In 1986, the Holy Spirit Mobile Force was created around Alice Auma Lakwena, a woman healer who combined Christian Pentecostal elements, particularly the direct intervention of the Holy Spirit, with more traditional African beliefs in charms that can prevent injuries. In November 1987, Alice Lakwena left Uganda for Kenya, but the movement reformed itself under a cousin of Lakwena, Joseph Kony, and was renamed the Lord’s Resistance Army. Kony also believes that he is in direct contact with the Holy Spirit and considers himself a medium. Kony explained, "God can confirm that I am an embodiment and the personification of the Holy Spirit." As the insurgency is "God-guided", it is difficult to find compromises on the human level. He sees himself as the agent of divine retribution for the past transgressions the government has committed against northerners.
Kony is often in south Sudan protected by the government of Sudan, but, it seems, that the SPLA also keeps its eyes shut on his movements. Increasingly, the Lord’s Resistance Army has been losing its support among the Acholi people and has resorted to the abduction of children which they form into soldiers who are often 11-12 years old. The children are encouraged, or forced, to commit crimes and often their hands and feet are cut off to prevent them from returning to their home villages. The Lord’s Resistance Army has become a ‘Children’s Crusade’ of lost children.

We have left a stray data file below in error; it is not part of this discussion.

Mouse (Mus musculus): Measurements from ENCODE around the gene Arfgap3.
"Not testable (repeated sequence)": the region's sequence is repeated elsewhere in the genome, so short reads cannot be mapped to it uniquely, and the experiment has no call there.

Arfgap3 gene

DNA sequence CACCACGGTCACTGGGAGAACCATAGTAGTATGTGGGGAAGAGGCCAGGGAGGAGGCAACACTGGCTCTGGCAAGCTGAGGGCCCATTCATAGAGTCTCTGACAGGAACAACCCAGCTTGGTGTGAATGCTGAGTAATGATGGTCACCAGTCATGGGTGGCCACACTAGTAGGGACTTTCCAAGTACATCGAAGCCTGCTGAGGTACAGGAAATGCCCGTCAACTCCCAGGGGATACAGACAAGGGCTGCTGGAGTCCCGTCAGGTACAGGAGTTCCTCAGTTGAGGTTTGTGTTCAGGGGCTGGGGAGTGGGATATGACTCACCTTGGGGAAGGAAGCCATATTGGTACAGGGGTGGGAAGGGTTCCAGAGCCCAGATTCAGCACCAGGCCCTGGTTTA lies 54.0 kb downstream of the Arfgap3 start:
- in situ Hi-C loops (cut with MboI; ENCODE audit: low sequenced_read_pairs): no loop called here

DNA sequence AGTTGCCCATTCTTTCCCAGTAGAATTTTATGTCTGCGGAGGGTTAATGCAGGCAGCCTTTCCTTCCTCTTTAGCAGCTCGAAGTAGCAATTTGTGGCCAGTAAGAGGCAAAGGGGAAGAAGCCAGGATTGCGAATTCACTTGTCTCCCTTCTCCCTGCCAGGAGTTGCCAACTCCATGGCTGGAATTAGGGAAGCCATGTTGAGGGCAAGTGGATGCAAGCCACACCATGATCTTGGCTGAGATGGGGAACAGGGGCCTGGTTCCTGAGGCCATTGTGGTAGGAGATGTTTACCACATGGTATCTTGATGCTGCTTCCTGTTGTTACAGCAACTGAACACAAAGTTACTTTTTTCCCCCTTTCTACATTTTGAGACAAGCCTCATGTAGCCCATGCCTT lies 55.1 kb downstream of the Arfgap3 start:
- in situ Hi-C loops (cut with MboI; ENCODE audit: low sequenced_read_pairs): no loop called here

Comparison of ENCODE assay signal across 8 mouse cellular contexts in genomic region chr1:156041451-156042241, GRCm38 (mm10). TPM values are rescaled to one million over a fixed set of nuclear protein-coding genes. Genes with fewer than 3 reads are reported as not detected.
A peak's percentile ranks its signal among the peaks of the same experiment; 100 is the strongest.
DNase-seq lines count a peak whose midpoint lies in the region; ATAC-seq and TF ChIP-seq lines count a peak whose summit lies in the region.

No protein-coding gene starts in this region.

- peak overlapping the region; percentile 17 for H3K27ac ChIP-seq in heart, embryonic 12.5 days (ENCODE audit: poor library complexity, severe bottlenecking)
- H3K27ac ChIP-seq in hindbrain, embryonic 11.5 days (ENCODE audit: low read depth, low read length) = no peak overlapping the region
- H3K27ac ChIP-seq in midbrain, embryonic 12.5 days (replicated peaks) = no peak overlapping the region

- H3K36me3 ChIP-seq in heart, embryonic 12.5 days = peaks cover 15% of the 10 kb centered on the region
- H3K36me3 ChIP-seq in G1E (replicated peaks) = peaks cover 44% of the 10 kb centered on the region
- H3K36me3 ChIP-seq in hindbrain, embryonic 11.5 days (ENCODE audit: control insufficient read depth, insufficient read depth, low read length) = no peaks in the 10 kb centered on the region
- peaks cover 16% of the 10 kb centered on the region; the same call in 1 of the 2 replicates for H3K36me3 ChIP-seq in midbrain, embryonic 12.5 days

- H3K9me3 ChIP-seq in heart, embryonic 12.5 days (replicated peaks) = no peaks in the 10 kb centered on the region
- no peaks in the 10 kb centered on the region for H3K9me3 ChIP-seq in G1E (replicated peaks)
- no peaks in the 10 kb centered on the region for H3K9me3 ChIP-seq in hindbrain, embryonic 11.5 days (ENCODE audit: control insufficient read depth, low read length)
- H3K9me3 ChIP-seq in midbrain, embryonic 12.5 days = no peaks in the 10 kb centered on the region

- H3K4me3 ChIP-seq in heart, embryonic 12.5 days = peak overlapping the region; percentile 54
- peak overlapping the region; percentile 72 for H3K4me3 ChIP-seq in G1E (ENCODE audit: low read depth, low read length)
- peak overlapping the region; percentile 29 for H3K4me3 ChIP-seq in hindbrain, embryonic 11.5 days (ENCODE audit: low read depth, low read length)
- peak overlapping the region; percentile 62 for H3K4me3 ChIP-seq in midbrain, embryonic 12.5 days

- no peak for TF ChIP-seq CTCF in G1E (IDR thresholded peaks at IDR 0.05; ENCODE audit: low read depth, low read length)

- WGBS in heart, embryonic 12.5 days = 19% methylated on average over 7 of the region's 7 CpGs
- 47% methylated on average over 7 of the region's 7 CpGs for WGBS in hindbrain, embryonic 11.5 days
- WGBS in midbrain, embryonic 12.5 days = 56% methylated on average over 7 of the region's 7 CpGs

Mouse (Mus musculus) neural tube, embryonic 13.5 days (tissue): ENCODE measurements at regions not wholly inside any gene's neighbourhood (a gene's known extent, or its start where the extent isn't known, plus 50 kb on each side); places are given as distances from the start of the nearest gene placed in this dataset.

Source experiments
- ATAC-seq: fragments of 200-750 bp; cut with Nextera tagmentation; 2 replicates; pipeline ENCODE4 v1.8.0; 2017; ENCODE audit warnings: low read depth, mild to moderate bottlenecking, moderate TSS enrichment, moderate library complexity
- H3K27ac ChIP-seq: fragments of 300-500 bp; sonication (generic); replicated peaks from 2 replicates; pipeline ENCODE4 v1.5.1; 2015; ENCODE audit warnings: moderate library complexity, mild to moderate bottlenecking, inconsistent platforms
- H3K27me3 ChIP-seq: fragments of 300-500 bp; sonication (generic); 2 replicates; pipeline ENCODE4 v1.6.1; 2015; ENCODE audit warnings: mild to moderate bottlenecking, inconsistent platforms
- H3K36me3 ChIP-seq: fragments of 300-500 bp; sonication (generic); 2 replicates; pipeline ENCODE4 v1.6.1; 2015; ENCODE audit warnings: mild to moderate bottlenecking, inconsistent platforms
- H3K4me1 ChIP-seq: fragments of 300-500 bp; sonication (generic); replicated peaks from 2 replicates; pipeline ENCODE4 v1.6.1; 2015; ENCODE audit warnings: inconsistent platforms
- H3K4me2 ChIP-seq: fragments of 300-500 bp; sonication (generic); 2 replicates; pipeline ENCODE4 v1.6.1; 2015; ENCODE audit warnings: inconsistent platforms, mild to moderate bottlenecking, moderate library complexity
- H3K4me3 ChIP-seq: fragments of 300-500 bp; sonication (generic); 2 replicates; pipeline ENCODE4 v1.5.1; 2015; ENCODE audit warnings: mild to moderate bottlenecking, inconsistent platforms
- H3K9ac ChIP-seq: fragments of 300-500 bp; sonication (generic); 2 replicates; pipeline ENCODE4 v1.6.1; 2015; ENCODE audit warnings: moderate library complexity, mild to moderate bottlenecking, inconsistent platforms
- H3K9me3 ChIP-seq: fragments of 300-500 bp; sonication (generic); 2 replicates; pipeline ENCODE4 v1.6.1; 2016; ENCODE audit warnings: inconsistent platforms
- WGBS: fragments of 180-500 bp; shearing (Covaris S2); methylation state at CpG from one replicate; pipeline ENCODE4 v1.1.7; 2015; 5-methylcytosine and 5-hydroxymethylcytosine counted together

The government has named a woman confidante of Museveni, Betty Bigombe, Minister of State whose role is to try to contact Kony and work for the possibility of a ceasefire or a more permanent solution to the violence. Many, both among the military and among the Acholi, are skeptical about the effort, and some of the higher military have done all they could to have the contacts fail. There has been no direct contact with Kony, but there have been meetings with tribal elders and religious leaders. Prayers and traditional rituals have been carried out as confidence-building measures.
Some in the Ugandan government hope that Kony can be separated from his military officers who would accept integration into society with an amnesty in exchange for leaving the Lord’s Resistance Army. Already some 6,000 LRA have been given amnesty and the possibility to integrate to their home villages. A few of the higher officers have been given well-paying jobs or financial opportunities.
Others hope for a "one-bullet solution," believing that if Kony is killed the movement will fall apart. In the meantime, the areas influenced by the LRA live in terror both of Kony’s forces and of the regular army. Villages have been uprooted and some 1.6 million people have moved, many to poorly serviced refugee camps. The lives of countless young people have been seriously disturbed.
It is too early to know if an ICC trial will be held, but it is likely that the ICC investigation will provide a fuller picture. North Uganda merits close watching both by those concerned with innovative world law such as that being set up by the ICC and by those interested in the settlement of conflicts in Africa.
Rene Wadlow is editor of the online journal of world politics www.transnational-perspectives.org and an NGO representative to the UN, Geneva. Formerly, he was professor and Director of Research of the Graduate Institute of Development Studies, University of Geneva. Photo provided by Fiscalstudy.com